European startups worth billions say they will never be able to compete for talent with Google or Facebook thanks to the muddle around employee stock options
- 500 European startups, representing billions of dollars in value, are lobbying lawmakers to reform the rules around stock options.
- They warned of a "brain drain" if Europe can't come up with unified policies to help startups attract the brightest talent to compete with Silicon Valley and China.
- Stock options give employees the chance to buy shares in their company, and help startups compete for talent against bigger companies.
- Europe has yet to produce its own Silicon Valley-style tech giant, and investors and CEOs believe fierce competition for talent is one reason why.
European startup CEOs representing billions of dollars in value are lobbying lawmakers across the bloc to consider reforms to the rules governing employee stock options, so they can attract better talent and compete with Silicon Valley.
Around 500 chief executives from startups such as Stripe, TransferWise, Clue, Supercell, and BlaBlaCar have signed an open letter, which is being sent to European policymakers this week.
There are a further 200 signatories from the wider tech ecosystem, such as venture capital investors. Collectively the 500 startups are worth billions of dollars, and the top 12 alone are worth $35 billion.
The letter, coordinated by European investor Index Ventures, argues that Europe's "days of living in Silicon Valley's shadow are over" but said the dearth of talent available to startups threatened the bloc's tech growth.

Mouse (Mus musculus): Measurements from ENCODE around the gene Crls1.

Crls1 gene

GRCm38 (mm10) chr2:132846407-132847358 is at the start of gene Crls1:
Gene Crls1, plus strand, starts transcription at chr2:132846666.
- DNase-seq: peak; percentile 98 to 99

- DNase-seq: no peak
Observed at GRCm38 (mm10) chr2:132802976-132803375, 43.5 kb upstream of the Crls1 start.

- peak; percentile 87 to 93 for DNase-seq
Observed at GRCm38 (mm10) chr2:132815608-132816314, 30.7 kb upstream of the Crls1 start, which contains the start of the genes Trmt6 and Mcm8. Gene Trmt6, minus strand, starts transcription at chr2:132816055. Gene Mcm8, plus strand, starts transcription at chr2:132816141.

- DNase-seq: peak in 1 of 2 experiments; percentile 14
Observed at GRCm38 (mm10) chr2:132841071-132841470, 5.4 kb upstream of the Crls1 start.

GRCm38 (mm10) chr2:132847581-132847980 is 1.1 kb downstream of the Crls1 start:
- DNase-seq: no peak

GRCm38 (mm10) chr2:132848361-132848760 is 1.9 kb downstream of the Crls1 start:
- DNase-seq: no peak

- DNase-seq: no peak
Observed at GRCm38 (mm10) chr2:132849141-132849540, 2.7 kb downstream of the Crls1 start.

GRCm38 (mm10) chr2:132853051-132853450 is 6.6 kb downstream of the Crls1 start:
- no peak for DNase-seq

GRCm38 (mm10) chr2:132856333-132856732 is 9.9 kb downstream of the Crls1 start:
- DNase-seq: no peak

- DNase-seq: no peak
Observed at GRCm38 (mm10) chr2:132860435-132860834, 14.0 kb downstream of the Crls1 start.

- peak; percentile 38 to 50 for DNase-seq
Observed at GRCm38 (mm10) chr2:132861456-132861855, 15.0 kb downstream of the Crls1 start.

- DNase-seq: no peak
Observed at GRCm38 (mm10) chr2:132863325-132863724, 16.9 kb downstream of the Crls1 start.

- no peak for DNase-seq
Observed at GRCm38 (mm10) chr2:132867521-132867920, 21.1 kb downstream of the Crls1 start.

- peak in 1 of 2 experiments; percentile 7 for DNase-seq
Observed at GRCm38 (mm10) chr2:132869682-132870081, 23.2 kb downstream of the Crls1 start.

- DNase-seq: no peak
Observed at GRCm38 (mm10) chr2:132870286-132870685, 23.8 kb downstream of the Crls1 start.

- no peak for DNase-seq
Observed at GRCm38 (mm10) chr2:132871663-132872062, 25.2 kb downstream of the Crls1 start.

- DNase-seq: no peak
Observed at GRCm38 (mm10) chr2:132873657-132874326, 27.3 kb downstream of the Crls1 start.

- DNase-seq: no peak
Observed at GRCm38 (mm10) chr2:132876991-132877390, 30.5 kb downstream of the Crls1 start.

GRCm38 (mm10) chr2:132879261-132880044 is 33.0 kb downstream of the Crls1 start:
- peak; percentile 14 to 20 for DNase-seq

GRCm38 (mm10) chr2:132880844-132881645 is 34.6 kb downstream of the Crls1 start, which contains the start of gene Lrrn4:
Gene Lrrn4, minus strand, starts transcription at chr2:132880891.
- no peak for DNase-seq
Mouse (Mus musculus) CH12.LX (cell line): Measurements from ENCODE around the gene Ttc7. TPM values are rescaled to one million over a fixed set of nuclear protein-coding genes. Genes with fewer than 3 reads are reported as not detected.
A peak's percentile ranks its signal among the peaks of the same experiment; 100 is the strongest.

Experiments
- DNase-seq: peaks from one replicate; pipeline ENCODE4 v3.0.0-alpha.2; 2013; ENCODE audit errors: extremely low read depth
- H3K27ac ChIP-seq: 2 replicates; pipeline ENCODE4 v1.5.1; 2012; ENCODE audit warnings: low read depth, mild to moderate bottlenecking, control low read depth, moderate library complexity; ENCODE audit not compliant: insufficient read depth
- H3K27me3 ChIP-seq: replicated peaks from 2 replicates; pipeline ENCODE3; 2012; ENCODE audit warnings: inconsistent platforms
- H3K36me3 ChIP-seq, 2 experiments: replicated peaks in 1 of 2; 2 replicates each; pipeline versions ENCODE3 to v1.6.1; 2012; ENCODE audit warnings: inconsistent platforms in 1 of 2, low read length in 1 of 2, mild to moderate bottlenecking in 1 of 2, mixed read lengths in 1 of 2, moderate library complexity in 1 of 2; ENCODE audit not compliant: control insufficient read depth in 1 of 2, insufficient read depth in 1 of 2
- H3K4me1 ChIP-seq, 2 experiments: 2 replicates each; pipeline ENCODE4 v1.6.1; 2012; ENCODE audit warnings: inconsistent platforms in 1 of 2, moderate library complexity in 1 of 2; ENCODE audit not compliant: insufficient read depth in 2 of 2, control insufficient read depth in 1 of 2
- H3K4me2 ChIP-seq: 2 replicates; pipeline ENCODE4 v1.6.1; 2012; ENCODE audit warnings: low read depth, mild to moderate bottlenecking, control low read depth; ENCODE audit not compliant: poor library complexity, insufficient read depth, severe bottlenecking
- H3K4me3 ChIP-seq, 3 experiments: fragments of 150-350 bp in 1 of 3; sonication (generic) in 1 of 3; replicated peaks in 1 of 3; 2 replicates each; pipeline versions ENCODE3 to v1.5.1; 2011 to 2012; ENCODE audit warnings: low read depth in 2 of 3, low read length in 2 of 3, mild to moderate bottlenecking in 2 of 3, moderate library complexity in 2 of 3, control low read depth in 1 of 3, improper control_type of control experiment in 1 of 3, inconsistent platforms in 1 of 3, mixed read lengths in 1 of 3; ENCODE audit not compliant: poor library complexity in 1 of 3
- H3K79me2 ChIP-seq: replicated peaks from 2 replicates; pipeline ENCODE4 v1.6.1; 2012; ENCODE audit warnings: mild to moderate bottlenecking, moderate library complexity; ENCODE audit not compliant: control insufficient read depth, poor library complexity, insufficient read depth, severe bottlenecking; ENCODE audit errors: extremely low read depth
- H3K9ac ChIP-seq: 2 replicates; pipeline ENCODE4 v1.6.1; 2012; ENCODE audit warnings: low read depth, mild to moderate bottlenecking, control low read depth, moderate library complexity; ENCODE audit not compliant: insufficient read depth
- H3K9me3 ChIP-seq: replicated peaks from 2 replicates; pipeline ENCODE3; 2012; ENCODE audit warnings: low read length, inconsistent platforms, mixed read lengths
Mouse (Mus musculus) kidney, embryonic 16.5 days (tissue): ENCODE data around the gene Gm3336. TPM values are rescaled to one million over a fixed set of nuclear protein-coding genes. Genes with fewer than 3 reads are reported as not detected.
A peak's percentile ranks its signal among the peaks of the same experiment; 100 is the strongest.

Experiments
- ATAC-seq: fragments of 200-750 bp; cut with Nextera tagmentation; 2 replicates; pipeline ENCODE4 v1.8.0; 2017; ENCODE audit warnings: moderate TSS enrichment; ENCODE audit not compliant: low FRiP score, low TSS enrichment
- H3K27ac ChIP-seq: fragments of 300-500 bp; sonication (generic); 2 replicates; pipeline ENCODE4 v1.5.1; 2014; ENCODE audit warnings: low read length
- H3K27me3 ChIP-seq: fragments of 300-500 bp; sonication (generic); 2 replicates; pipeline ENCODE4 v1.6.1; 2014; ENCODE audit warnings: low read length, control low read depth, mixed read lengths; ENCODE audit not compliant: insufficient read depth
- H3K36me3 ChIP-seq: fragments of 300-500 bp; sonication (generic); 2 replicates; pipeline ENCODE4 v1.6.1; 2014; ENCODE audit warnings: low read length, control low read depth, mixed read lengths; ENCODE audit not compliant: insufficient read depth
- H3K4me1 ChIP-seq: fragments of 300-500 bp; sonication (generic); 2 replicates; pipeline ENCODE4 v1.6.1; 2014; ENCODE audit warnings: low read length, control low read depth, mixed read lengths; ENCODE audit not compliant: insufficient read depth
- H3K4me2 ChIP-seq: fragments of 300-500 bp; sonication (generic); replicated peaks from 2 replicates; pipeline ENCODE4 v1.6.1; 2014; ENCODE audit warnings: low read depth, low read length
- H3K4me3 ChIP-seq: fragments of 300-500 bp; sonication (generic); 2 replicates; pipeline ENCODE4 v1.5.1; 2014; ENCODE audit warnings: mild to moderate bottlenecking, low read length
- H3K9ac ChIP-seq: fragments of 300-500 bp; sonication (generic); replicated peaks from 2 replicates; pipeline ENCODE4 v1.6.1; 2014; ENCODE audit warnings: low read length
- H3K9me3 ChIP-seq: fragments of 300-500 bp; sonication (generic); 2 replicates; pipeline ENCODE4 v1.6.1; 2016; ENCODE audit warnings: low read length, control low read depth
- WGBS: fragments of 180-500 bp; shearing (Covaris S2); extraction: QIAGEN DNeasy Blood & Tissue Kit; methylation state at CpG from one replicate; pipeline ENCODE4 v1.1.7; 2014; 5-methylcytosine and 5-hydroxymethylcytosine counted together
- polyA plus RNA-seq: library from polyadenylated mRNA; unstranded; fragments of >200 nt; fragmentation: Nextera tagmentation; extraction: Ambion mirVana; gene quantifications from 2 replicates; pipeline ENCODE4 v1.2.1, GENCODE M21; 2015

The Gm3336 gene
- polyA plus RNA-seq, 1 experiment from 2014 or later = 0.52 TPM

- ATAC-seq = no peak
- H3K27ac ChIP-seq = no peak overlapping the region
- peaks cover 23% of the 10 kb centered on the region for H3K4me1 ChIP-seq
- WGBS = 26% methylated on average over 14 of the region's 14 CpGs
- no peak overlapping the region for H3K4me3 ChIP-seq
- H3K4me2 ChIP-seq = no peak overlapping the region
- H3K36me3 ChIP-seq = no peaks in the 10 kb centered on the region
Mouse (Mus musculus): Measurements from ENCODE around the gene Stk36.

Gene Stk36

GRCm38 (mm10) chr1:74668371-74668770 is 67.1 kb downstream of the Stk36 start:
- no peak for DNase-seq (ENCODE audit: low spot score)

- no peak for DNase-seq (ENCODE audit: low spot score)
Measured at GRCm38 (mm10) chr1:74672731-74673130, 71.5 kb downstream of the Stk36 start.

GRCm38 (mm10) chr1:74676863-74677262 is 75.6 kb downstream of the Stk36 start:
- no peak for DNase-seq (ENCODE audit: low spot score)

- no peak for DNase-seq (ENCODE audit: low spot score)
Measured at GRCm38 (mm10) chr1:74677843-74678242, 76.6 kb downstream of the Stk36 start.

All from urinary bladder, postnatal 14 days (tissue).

They wrote that the policies governing stock options are "archaic" and "ineffective."
Stock options are a popular way for startups to compete for the top talent against bigger, richer companies. While startups can't always offer salaries to compete with the likes of Google or Facebook, they can offer stock options. This gives employees the option of buying shares in the startup at a particular price. If the share price booms, that can mean big financial rewards for employees.
But the letter's authors wrote that Europe's policies on stock options vary widely from country to country, putting the bloc at a disadvantage. Some countries have more punitive tax regimes, while others have limits on the size of startups that can benefit from stock option tax breaks.
The authors wrote: "Some [policies] are so punishing that they put our startups at a major disadvantage to their peers in Silicon Valley and elsewhere, with whom we're competing for the best designers, developers, product managers, and more."
They warned that Europe could see a "brain drain" of its best and brightest talent, and a slowing of growth.
Jean-Charles Samuelian, CEO and cofounder of French health startup Alan, told Business Insider that US and Chinese startups do so well thanks to the talent they can attract.
"We need to win as a European company, and a stock option plan is one of the best ways to do that. As of today, there is lots of complexity country to country. If you are a foreigner, it's not clear how you will be treated tax-wise," he said.
Alan has around 15 employees from the US, Samuelian said, where there's much greater flexibility around stock options.
"We need a European approach on the topic," he added. "We want to build massive European companies, so a unified system would inform the way we hire, we can build the companies in every part of Europe."